During the planning of our trip through China my boyfriend and I weren’t always agreeing on everything. For example, was Shanghai worth it? Wasn’t it more fun to follow the Chinese Silk Road a little bit further? Questions we didn’t know the answer to. Luckily, there was one thing we agreed on: we were definitely going to Yangshuo. Not because it is such a great city to visit, but because of the beautiful karst mountains surrounding it. These mountains are the face of the 20 Yuan bank note and one of the most well-known sights of China. Because of that, Yangshuo is packed with tourists. Don’t spend too much time in the city centre, but explore the mystic karst mountains surrounding Yangshuo. We explored the mountains by bike, by foot and even by float!
Biking around the unearthly karst mountains
Yangshuo is actually perfect for us Dutchies, because the best way to explore this landscape is by bike. Under the guidance of a local guide (a lovely lady named Lilly) we took a couple of bikes and cruised around for the day. The first part of the route took us through Yangshuo itself. Not a particular pretty part, but I did see some beautiful wall paintings. Soon the route kept on getting better and better. We left the city behind and cycled deeper into the rice fields. I went crazy when I saw my first karst mountain. It was so huge, green and weird! The shape is almost unearthly, I have never seen anything like it.
One of the traditional lake villages along the route
Sailing along the Yulong river on a bamboo float
After a while we traded our bikes for a bamboo float. Lilly had arranged this for us. A lot of tourists take a ride on a float and most of them do this on the busy Li river. Our float crossed the Yulong river. Still touristy, but a little bit more quiet. Our float came with a false singing boatmen who thought he was doing us a favor by singing. Luckily, the scenery was really beautiful and we enjoyed the mountains and water buffalos on the bank. To my disappointment, the boat ride came with a bit of commerce like the many photo stops along the way and the beer sale on the float. Just learn to ignore this and enjoy the amazing landscape.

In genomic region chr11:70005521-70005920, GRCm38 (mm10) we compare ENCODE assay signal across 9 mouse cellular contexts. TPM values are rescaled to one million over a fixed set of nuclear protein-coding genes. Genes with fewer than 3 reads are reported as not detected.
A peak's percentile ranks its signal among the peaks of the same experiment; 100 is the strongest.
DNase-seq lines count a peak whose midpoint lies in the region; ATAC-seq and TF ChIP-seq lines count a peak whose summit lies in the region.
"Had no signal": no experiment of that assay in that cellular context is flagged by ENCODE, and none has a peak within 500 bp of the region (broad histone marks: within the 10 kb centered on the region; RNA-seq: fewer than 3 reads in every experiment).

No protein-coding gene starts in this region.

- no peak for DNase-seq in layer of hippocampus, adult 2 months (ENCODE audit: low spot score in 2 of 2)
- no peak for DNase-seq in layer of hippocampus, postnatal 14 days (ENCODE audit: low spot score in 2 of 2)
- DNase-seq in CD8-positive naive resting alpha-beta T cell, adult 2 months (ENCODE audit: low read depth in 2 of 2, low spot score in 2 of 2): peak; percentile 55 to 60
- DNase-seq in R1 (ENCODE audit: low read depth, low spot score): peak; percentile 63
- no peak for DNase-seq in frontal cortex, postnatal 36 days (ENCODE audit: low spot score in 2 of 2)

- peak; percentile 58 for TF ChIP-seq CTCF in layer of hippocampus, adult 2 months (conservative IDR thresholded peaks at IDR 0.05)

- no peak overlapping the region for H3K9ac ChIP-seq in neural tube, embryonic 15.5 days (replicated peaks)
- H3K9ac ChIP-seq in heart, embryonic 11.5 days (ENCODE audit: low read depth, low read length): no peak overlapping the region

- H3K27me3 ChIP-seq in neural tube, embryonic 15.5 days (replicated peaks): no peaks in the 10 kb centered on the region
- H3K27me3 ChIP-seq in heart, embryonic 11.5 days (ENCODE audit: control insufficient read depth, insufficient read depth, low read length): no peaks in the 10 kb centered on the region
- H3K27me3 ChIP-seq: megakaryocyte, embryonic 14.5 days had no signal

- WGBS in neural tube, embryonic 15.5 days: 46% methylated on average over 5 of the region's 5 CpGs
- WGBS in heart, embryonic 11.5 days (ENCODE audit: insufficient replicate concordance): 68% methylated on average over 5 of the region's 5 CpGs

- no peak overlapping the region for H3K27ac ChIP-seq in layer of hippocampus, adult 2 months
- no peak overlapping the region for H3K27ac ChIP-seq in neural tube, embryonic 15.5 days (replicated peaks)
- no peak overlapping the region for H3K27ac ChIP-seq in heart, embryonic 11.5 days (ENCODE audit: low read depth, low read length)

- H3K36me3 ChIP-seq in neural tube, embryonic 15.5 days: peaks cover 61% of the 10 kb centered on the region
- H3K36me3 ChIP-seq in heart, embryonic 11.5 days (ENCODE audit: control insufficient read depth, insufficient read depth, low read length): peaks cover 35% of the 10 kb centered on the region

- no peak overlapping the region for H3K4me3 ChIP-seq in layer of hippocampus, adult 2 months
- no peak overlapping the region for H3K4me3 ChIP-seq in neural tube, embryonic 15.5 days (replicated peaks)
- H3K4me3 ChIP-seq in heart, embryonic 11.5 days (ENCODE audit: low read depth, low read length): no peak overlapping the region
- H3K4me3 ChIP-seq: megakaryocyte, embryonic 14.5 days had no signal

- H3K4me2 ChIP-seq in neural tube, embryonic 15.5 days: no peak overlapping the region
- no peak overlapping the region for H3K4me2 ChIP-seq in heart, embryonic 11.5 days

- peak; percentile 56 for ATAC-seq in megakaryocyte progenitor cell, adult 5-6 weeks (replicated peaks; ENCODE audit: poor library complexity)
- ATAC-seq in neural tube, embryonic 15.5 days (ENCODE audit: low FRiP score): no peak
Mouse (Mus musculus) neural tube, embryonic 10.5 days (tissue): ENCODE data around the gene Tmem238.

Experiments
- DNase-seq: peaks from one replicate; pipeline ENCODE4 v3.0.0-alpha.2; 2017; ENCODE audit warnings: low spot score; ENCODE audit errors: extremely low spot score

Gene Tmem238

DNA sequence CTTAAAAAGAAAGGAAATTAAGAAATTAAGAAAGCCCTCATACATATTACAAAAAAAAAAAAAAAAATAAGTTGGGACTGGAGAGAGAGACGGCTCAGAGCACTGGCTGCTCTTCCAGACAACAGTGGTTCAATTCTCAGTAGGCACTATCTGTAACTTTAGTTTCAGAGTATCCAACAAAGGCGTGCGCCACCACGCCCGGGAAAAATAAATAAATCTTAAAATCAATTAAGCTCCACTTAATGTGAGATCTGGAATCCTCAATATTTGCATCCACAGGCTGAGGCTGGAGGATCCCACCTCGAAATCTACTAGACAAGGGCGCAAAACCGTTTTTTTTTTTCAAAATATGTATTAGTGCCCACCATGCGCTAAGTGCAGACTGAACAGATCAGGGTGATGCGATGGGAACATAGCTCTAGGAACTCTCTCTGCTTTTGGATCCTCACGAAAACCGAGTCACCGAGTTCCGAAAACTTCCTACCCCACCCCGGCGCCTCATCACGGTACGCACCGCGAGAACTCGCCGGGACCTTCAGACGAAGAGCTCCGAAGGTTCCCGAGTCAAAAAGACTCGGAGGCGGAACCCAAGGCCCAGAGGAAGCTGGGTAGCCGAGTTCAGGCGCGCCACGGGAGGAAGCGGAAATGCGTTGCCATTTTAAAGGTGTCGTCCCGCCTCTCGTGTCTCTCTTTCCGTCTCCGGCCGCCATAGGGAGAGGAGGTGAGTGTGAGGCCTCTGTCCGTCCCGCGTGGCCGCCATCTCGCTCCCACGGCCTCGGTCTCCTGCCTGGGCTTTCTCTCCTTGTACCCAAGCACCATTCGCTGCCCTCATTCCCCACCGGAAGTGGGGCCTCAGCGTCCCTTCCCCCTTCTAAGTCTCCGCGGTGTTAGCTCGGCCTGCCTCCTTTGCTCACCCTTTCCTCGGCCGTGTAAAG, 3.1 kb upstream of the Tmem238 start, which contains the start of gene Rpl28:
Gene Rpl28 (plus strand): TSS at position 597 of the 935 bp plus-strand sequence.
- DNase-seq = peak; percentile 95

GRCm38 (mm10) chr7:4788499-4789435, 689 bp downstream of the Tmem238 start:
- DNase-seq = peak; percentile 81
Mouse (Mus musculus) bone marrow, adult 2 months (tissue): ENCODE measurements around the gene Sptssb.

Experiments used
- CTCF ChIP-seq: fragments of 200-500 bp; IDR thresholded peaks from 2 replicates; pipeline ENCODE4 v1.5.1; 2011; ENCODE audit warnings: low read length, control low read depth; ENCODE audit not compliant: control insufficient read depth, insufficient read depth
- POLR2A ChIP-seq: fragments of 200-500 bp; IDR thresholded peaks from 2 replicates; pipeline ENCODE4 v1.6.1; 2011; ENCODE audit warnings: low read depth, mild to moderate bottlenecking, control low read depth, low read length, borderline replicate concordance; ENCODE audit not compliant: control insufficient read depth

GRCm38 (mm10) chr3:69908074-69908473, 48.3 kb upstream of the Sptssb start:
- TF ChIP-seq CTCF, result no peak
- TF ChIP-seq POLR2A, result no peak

Climbing the steps to the top of Moon Hill
Time to get a closer look at those karst mountains. Lilly took us to the entrance of the odd-looking Moon Hill. She pointed to the top and said that from there we had a beautiful view on the mountains, rivers and villages. What she didn’t tell us is that we had to climb 1251 steps to get to this view, with the burning sun in our necks. Covered in sweat and out of breath I arrived at the top. The women selling water took one look at my head and quickly used her waver to cool me off. ‘So hot, so hot!’ I let it happen, while my boyfriend found it all hilarious. Luckily the climb was worth it, because the view was absolutely breathtaking. Together with a small group of Chinese teenagers we were the only two westerners at the top, so of course the teenagers seized this not-so-charming-moment to take a selfie with us.
The old water vendor cooling me off
Bonus: having lunch with the locals
While we conquered Moon Hill, our guide Lilly had gone home to prepare us a lunch. She had invited us to her home to eat a local meal. Of course we were happy to come. Unfortunately, the term vegetarian and its meaning is not that well-known in China. Lilly had put tiny pieces of meat through the dishes. Oh well, I ate my way around it. After all, we were guests in her home. Still, it was the perfect ending for a perfect day.
The chairs have a different size in Yangshuo but we managed
Would you want to visit Yangshuo?